From time to time, violence breaks out after a football match. Not often, happily, but sometimes. The aggression is felt against the opposing team, and its players. “They just thrashed our players.” But then they find some supporters of the other team. They’re wearing the wrong colours, identified with the enemy of the moment. So the aggression gets taken out on them.
There’s a consistent theme here: Some people hate Jesus enough that they will kill in order to silence him. The Bethlehem toddlers, John the Baptist, Jesus and Jesus’ followers.
That’s what this story is here to tell us.
The question is: What effect does this have on you?
It could quite easily repel you from Jesus. Put you off following him. If you follow Jesus, there’s a cost. In fact, this story gives you two possible costs.
Cost 1: Repentance
The first cost to following Jesus is repentance. Repentance.
Why did John get killed? Verse 4 tells us: “For John had been saying to him: ‘It is not lawful for you to have her.’” John was calling on Herod to repent.
God calls us to turn from behaviour that is wrong, and to turn back to him. What got John the Baptist into trouble was that he wasn’t content to stay vague and general. He didn’t tell people that they knew the kinds of things they shouldn’t be doing and they ought to stop. He was very specific.
Here’s Luke chapter 3, verses 10 to 14: “‘What should we do then?’ the crowd asked. John answered, ‘Anyone who has two shirts should share with the one who has none, and anyone who has food should do the same.’ Even tax collectors came to be baptised. ‘Teacher,’ they asked, ‘what should we do?’ ‘Don’t collect any more than you are required to,’ he told them. Then some soldiers asked him, ‘And what should we do?’ He replied, ‘Don’t extort money and don’t accuse people falsely – be content with your pay.’”
And he was specific with Herod, too. For him, repentance meant leaving the woman he should not be with.
The trouble is, Herod was a leader, and they don’t like being told what to do. But worse than that, John’s challenge addressed the area of Herod’s marriage.
If there’s one area of life where we’re all inclined to not appreciate people interfering, it’s our most intimate relationships. What we do is our business. We don’t want other people sticking their noses in. Marriage, sexuality, relationships are thoroughly off-limits.
But the Christian gospel, the Christian message of good news is that Jesus Christ is Lord. That means he is Lord of all of life. He wants to take charge of every area of life. Including our relationships, and our family life.
Do you see how this could put you off from following Jesus. Once you see that Jesus is going to expect to take charge there of all places, we’re tempted to run a mile.
Picture it this way: You let Jesus into your life. Imagine your life as a home. In he comes, and he starts opening doors, going into rooms, moving things around, tidying things up. Then he goes upstairs. He puts his hand on the door to one of the bedrooms, or one of the cupboards. And instinctively you cry out: “Not that room! You can’t go in there.”
But he can. He’s Lord. And he will.
There’s the first cost to following Jesus: Repentance.
Cost 2: Rejection
This story shows us a second cost, too. That is the cost of rejection. Rejection.
This one doesn’t take so much explaining, but it does need us to pause for a moment and name the fear that some of us feel.
We hesitate to run to Jesus. We hesitate to be known as one of his followers. Because if we do, we risk being treated as he was.
We’ve seen that Jesus says that this will happen. Some people didn’t like Jesus. So lots of toddlers lost their lives, John the Baptist was beheaded and Jesus was crucified.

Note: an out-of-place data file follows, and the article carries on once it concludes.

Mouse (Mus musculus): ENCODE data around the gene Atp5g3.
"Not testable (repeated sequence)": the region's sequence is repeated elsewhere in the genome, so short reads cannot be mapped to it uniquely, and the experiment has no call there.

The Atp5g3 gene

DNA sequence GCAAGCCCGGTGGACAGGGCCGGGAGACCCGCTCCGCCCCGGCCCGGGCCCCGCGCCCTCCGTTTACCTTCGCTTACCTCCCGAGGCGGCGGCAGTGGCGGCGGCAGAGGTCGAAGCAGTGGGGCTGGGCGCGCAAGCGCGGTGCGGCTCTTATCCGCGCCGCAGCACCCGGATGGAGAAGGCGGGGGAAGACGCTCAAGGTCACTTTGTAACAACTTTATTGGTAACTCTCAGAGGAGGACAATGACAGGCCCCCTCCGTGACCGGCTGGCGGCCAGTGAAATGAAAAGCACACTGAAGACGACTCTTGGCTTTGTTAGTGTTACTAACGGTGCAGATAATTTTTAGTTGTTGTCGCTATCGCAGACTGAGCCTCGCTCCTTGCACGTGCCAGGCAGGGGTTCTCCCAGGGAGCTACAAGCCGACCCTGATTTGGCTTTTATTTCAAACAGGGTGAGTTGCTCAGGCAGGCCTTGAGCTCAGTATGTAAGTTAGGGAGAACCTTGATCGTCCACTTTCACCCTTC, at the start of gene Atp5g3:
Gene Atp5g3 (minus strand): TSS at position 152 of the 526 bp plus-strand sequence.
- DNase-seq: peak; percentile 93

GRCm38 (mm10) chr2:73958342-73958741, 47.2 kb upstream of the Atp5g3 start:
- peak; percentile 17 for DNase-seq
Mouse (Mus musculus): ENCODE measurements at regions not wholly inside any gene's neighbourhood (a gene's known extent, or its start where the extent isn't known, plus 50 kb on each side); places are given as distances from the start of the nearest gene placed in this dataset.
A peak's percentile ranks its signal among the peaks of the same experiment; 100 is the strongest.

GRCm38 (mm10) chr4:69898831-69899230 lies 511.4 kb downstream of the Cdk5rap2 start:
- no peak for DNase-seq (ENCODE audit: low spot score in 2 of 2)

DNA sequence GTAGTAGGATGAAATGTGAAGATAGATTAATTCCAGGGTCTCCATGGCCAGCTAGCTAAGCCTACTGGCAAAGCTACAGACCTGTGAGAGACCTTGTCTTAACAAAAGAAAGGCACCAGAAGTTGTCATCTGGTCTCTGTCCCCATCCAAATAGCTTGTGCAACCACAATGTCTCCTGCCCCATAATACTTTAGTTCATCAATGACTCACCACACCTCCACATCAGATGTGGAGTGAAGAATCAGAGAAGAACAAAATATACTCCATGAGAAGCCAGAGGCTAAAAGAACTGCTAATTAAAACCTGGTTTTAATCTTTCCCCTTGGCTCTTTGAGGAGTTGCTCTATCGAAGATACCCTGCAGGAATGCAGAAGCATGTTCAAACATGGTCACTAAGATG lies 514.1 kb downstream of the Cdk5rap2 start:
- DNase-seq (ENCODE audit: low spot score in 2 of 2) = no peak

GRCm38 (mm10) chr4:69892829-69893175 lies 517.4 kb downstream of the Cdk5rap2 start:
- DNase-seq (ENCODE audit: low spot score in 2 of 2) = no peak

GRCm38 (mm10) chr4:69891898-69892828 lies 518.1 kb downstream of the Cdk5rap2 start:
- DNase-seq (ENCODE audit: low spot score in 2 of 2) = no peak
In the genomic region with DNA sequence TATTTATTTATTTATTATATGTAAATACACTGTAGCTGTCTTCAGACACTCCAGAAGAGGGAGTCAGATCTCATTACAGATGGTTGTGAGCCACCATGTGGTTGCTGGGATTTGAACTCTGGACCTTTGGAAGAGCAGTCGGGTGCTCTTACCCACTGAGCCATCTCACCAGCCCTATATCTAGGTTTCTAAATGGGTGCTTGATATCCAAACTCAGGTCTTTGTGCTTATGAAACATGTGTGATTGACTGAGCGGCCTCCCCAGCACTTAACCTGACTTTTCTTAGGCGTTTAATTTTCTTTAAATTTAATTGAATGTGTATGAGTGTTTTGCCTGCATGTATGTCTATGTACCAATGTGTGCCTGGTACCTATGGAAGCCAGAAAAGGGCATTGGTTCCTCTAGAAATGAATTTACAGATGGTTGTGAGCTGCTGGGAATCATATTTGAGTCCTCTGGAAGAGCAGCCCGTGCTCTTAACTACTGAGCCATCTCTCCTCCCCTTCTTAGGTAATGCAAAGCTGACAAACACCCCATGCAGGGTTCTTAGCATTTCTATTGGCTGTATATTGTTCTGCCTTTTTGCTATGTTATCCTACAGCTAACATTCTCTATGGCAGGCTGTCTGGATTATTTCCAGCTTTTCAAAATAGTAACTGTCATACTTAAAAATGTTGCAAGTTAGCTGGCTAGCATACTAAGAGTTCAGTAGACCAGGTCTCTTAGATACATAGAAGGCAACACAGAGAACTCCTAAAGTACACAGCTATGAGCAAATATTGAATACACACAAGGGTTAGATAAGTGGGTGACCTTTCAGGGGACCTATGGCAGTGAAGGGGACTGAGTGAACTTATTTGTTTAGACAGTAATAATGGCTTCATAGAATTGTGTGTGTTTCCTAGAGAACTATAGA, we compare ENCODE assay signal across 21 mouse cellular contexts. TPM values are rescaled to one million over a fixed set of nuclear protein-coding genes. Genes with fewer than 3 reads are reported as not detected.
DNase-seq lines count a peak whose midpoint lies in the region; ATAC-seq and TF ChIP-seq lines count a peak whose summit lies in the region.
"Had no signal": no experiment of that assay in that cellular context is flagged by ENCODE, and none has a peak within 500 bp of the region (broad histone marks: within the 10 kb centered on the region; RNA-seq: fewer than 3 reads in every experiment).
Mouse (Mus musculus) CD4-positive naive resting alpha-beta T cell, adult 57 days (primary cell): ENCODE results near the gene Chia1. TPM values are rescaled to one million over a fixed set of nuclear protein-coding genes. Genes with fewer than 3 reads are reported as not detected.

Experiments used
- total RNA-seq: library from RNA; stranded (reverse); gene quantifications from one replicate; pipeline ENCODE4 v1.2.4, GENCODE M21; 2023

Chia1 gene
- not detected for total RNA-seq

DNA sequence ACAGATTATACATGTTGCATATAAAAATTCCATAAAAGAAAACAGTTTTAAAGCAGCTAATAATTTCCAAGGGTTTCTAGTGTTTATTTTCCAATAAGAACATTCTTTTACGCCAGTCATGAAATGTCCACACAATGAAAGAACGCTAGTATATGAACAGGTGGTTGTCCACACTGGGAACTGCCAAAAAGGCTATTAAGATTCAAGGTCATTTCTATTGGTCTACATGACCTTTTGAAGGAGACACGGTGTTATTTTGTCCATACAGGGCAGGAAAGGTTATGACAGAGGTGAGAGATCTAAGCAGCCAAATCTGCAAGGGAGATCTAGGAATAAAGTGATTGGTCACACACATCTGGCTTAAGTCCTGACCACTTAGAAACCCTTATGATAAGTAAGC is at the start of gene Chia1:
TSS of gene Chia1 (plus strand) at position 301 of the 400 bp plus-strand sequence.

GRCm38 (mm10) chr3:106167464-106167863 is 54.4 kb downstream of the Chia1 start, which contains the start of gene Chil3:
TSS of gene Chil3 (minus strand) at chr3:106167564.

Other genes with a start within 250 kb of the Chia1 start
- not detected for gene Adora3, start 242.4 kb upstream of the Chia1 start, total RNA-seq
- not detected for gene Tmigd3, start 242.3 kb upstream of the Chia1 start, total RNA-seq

John’s disciples bravely collected the body. “I’m with him”, they said. Joseph of Arimathea bravely collected the body. “I’m with him,” he said.
Now: It’s your turn. Will you be known as one of his disciples? Will you be identified with Jesus the crucified? Will you take the risk that you might be treated as he was treated?
Or will you keep your distance from Jesus, because you fear the rejection.
Come to Jesus
This story about John the Baptist losing his head could easily put you off.
But in fact, it’s a reason to run to Jesus instead.
We have to see this in the context of the rest of Matthew’s Gospel. Matthew has painted a very careful picture of Jesus. He’s the promised Messiah that the Jews had waited centuries for. He came to bring God’s blessings. He came to restore the whole world to how it was always meant to be. He came to be king over his people, in a renewed world, free of pain and suffering, marked by perfect joy.
You get a tiny foretaste of this in Jesus’ miracles. As Jesus put people’s lives back together, heaven was breaking through. We see the future Jesus came to bring, being worked out in miniature in his miracles.
Now, we all know that when you give someone a present, you should never leave the price label on. If it’s a cheap present, you don’t want them to think you don’t value them. If it’s expensive, British modesty says they should have no idea what you just spent.
With Jesus, he left the price on. We can all see what it cost, and it’s here in this story. Jesus came to bring in a new world order for all of his people. And it wasn’t cheap.
It cost John the Baptist his head to be the one to announce it.
It cost Jesus his life to purchase new life for us.
It cost Jesus’ first followers who wrote down the gospel in what we now call the New Testament. Many of them died as martyrs rather than peacefully in their beds.
Those who first told me the gospel paid a high price for their loyalty to Jesus the king.
The kingdom Jesus came to bring is something so precious. And it came at great cost.
So this story is an invitation to all of us to follow Jesus.
Yes, it will cost us.
Jesus will call us to repent, and he may put his finger on areas of our lives that we’d rather he didn’t.
Others may reject us, as they did John and Jesus before us.
But look at John the Baptist. Through him, look at Jesus himself. We see someone who paid a high price to bring us the gift of the kingdom of heaven.
The invitation to follow Jesus comes through that grid. No price you are asked to pay becomes too high. He holds his arms out, and invites you to come. Because the real price has already been paid.